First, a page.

Monday, September 8, 2014

The Feeling of Love

I was helping with lunch when one of the ladies said "you sure work hard making everyone feel loved!" I paused for a moment to think about what she said. I do reach out to touch each person, make eye contact and smile. I try to reassure the anxious ones that everything will be ok. I give hugs, back rubs and sing a song or two. I often sit with my residents and chat while we are waiting to be served. 

Am I working hard? Not at all. I am just doing what comes naturally to me. I let my residents know I care about them. I let them know that I enjoy our conversations and we chat even when their words no longer make sense to most people. I find I can still understand the emotions behind their words. I let them know that I need their hugs. I let them know that they are important. Would I want any less if I were in their shoes? 

I will cherish Miss B's words for a long time to come. I hope I can make her and all the others feel loved each day that I am with them. 

Tuesday, August 26, 2014

All is not lost...

So often I see people acting like someone with dementia is already gone. They will often no longer look them in the eyes, touch becomes less frequent, and conversation diminishes. Does this happen because the disease takes people away or because we no longer look at them in the same way any longer?

I love seeing a light come into someone's eyes when I can connect with her or him. I always get close so we can make eye contact. I usually touch the person, often holding their hand as we look deep into each other's eyes. I begin a conversation, hoping the person will join in. This may be with words, a smile, or a squeeze of my hand. It doesn't really matter to me how we's more important that we connect. I will often sing an old familiar song which often brings a soft voice singing with me. It may not be all the words, but the music is there. The person is still there. We just have to reach them.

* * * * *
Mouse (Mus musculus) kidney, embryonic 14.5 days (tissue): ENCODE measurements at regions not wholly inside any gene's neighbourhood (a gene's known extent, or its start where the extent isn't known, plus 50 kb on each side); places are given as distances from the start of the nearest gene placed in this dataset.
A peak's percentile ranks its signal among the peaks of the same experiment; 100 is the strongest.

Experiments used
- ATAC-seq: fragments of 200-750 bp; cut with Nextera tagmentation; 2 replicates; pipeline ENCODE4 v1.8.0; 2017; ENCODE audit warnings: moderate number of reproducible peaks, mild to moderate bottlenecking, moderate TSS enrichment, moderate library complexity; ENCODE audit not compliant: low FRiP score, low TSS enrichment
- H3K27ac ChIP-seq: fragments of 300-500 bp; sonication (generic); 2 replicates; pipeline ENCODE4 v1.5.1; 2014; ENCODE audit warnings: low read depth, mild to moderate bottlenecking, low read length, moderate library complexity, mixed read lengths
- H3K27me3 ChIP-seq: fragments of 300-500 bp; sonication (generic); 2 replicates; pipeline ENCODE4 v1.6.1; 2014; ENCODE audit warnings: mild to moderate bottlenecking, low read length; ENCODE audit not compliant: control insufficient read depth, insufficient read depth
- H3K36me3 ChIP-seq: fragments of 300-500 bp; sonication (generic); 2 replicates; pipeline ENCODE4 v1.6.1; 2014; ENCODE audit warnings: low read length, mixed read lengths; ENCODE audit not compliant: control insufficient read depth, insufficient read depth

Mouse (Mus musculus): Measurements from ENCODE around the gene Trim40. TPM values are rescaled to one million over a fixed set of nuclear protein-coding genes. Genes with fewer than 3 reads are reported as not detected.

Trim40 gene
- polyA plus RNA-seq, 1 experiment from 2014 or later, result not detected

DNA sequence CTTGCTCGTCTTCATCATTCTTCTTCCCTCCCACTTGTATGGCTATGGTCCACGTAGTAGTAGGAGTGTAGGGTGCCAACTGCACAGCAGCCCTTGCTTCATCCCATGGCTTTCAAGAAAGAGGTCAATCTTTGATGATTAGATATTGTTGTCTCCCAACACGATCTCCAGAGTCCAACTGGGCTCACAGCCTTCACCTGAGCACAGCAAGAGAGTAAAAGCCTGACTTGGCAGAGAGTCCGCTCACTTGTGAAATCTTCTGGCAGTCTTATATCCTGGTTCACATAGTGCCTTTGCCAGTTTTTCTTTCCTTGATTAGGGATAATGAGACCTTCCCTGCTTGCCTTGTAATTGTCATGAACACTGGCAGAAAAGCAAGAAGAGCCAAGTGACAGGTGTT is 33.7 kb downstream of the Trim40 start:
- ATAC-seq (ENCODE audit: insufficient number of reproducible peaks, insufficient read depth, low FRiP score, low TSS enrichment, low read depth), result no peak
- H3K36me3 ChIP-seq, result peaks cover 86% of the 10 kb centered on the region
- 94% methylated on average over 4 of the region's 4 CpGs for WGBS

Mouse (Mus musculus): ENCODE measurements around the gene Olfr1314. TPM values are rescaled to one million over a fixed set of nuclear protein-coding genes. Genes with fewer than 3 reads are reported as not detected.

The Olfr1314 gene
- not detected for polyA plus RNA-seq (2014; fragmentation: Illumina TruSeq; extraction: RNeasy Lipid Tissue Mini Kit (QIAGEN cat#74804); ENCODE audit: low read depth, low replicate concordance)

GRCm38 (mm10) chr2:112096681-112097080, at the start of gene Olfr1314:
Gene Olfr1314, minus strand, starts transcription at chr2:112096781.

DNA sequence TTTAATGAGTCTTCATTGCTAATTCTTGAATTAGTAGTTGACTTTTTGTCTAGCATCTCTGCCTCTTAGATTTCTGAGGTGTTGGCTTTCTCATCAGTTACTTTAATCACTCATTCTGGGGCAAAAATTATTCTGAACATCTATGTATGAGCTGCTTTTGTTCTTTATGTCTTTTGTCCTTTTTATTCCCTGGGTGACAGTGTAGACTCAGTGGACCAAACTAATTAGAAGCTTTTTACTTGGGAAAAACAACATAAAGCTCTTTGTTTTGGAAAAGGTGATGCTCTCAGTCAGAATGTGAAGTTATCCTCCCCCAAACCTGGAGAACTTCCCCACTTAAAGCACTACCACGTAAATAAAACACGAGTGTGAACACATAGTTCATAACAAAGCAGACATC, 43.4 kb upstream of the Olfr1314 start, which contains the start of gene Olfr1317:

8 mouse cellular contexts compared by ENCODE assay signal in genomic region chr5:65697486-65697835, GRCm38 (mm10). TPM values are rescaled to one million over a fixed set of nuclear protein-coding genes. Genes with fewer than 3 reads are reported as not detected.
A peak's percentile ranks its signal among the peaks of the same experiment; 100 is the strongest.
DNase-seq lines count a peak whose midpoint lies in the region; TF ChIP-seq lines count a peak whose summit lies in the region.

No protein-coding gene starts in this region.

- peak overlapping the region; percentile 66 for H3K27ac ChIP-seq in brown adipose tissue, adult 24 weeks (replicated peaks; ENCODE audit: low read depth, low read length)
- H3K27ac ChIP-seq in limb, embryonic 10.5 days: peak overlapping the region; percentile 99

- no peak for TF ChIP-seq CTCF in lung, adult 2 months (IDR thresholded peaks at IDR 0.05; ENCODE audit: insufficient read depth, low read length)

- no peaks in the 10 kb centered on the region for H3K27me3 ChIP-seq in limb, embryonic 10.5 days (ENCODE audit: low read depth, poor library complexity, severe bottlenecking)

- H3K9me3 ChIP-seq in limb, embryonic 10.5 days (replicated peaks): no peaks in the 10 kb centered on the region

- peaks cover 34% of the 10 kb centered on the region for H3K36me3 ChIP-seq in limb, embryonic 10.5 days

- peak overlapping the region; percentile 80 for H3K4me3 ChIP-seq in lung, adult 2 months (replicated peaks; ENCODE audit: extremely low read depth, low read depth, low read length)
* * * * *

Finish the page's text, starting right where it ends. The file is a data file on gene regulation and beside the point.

It seems to me that we give up trying to connect. When Mom can't remember the grandchildren or that Dad died 5 years ago, we often begin to pull away. As we pull away we watch our loved one retreat deeper into their own world where they live in memories. That's why they often tell us that Aunt Esther and Uncle Ed stopped by today. We begin to think they surely must have lost their mind because Aunt Esther died 25 years ago and Uncle Ed passed 10 years ago. How can Mom possibly believe that she saw them...she has to be crazy, right?

But the pages of our memories often flutter as we relive times in our lives. Some days we may be remembering long ago. Other days it may be on a more recent page of memories. We can help them to enjoy these fleeting memories just by letting them open up and talk about Aunt Esther or Uncle Ed. You might even hear some wonderful families stories that you never knew. Don't worry if the facts aren't perfect. This is not a history class...this is about the feelings! And just remember...All is not lost, it's just temporarily forgotten to be remembered another day.

Tuesday, August 5, 2014

Dementia knocks

 When dementia comes knocking

Our world starts rocking

It comes to both young and old

It creeps in or races in so bold

It takes over our dreams

Scaring us it seems

Dementia can be a frightening place

We need love and support to run this race

Arms up and Reaching out

Sometimes a whisper

Sometimes a shout

Why can't they hear me?

Don't they see?

What would you do

If it happened to you? 

By Sandy Whelan 

Sunday, April 6, 2014

Dementia with Dignity: I Hope You Dance

Dementia with Dignity: I Hope You Dance: Dave was younger than most of our other residents. He had been found wandering and very confused. After a brief hospital stay, he came to ...